While the word “luxurious” is commonly used by housing developers to advertise units in gentrifying neighborhoods, perhaps more revealing is the word “secure.” Haroni’s business behavior and direct line of communication with the City Attorney’s office to request LAPD intervention suggests that they are in the business of selling a “new” South Central that comes with “security,” enforced through police banishment of undesirable Black and brown bodies. Although the median rent in the area is $1,072, [110] the asking price for a one-bedroom unit at the property was nearly double, at $1,900 as of late 2020. [111] As always, this land is only “secure” for some.

How does LAPD collaborate with Business Improvement Districts?

In December 2018, Tia Strozier sent an email to George Yu: “So nice to meet you this morning! I look forward to working with you soon. Let’s plan on doing a walk-along in Chinatown sometime during the week of January 7th if that works for you. Have a great day!” Strozier is the City Attorney’s “Neighborhood Prosecutor” for LAPD’s Central Division, and Yu is a real estate developer who runs the Chinatown Business Improvement District (BID), which over the past few years has spent millions of dollars on a private security force to patrol Chinatown. A couple months after that email, Strozier wrote to Yu again, saying she would “like to attend your next BID board meeting” and asking for a calendar of future events. [112]

As Strozier and Yu got to know each other, their communications took on more specific targets. In May 2019, the two strategized on how to harass unsheltered Chinatown resident and activist Theo Henderson. Strozier offered her office’s powers to remove Henderson from the neighborhood, and Yu arranged for Elizabeth Ortega, LAPD’s Senior Lead Officer for the Chinatown area, to tell Henderson that she would be “pursuing stay away orders” to banish him from a public park. A few months later, Yu emailed Strozier and Ortega photographs of another unhoused Black man, referring to him as “male transient EDWARD.”  The next day, Ortega responded: “We did facial recognition and found out his info.”  She also noted that “he appears gravely disabled,” to which Yu responded: “I fully understand the current rules of engagement and will remind all when Edward is either struck by a vehicle or something catches on fire.”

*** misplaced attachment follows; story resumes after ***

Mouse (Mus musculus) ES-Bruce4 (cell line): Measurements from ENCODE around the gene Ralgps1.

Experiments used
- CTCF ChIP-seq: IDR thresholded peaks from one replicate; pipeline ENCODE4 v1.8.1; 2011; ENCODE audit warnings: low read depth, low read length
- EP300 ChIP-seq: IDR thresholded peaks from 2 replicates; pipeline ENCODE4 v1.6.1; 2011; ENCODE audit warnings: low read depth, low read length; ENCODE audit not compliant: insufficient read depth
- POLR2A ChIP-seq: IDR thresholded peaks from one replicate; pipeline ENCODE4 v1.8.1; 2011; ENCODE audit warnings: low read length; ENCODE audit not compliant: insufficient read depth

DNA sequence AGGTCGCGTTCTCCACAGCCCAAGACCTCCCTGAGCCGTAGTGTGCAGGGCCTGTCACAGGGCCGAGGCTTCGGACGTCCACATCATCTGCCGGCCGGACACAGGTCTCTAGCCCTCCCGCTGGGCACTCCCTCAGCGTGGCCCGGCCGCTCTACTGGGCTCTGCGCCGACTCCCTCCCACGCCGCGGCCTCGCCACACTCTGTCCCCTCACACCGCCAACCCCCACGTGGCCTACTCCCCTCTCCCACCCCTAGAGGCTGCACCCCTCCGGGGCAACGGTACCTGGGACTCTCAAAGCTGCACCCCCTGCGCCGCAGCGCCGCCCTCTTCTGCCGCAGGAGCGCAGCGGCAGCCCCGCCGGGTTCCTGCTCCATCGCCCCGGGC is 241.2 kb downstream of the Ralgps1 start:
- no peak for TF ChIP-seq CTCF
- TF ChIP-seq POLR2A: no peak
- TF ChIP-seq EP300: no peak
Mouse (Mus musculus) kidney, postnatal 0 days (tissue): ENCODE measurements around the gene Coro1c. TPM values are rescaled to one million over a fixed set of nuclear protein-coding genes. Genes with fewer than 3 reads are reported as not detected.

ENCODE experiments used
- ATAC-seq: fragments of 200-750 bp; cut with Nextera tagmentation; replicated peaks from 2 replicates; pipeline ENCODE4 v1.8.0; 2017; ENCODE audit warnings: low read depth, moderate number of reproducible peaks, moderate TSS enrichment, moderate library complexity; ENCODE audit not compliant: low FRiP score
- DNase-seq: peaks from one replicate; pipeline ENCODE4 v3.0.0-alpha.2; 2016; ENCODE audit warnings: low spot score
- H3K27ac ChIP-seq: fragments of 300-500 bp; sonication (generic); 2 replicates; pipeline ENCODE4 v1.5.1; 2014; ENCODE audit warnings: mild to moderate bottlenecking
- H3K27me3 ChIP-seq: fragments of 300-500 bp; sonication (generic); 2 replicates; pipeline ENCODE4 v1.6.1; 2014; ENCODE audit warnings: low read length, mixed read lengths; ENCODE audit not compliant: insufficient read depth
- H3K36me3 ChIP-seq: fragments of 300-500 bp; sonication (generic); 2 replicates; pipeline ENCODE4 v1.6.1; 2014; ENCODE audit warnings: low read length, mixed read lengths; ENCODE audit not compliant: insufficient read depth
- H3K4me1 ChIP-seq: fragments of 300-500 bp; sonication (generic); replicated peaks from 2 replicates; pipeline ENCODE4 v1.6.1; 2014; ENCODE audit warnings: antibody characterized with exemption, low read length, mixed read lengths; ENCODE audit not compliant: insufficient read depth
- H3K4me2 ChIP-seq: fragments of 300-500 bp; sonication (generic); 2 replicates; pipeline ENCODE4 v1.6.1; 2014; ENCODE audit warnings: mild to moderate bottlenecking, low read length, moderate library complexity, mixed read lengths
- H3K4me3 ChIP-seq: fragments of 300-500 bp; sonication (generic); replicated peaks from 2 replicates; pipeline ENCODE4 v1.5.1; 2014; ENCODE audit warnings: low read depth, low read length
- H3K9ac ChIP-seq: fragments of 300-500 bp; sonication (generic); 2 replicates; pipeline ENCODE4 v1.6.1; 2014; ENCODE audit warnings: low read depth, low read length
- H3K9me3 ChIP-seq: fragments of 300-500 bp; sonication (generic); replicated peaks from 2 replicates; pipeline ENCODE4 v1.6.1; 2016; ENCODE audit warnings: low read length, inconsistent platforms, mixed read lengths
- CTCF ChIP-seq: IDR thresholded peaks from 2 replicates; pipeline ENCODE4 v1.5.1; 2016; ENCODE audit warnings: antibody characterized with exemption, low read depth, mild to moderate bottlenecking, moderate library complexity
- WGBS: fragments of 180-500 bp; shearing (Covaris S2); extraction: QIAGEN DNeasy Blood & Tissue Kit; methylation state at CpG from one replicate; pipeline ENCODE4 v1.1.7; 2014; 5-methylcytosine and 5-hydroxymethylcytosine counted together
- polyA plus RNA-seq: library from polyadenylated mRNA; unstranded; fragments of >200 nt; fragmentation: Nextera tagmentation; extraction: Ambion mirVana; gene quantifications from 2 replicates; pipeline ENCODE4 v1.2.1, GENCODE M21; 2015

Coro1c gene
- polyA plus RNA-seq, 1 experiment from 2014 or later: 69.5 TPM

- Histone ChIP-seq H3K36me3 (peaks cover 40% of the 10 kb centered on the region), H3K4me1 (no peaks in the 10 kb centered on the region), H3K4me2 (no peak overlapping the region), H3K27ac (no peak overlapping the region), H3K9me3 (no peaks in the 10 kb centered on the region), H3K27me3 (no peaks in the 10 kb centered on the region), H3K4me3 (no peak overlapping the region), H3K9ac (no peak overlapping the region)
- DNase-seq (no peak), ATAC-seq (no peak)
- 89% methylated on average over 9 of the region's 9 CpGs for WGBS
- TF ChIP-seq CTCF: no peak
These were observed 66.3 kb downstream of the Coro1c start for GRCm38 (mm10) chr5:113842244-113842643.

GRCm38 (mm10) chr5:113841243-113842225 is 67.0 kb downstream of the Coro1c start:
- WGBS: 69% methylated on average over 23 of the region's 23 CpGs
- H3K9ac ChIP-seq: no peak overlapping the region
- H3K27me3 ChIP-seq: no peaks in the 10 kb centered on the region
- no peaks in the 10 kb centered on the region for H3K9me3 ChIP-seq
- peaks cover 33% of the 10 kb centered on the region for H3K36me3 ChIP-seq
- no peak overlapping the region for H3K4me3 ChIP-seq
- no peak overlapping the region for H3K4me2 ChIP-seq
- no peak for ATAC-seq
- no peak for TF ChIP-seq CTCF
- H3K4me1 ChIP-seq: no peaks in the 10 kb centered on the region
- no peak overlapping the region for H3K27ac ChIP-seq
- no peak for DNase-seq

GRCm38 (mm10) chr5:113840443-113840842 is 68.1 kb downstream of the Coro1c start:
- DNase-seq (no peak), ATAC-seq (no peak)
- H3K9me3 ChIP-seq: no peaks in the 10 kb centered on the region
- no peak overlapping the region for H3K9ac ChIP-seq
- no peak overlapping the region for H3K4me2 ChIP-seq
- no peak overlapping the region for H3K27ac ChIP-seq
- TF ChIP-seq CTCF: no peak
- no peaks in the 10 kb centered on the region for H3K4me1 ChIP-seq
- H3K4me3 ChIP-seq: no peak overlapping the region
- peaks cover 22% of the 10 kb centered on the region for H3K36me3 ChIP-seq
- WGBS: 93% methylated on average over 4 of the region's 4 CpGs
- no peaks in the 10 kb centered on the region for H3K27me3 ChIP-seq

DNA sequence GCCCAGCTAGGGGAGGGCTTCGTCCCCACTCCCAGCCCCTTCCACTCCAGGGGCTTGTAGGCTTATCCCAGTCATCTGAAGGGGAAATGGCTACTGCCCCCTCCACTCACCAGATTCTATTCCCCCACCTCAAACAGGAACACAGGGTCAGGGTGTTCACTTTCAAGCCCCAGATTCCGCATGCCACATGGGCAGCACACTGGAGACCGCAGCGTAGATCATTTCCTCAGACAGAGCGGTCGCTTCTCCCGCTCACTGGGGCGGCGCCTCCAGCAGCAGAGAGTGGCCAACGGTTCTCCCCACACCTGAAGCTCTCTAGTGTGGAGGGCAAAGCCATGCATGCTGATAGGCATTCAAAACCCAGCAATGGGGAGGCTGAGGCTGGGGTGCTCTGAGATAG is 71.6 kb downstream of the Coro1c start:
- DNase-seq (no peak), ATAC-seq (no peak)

These examples illustrate how BIDs make use of LAPD relationships to localize and narrow the focus of policing against individuals. BIDs have been present in Los Angeles since 1994, currently numbering around 40. While BIDs appear to be public entities, they are in fact privately run. Funded through 501(c)(3) organizations that depend on tax-deductible donations from real estate developers, BIDs form direct communication links between police, prosecutors, and real estate developers. Many BIDs hire private security that double as a personal police force for local property owners as well as an auxiliary police force for LAPD. As the example of George Yu and facial recognition above shows, BIDs help expand the reach of LAPD’s architecture of surveillance, and they embed policing even deeper in the property interests of developers, businesses, and landlords.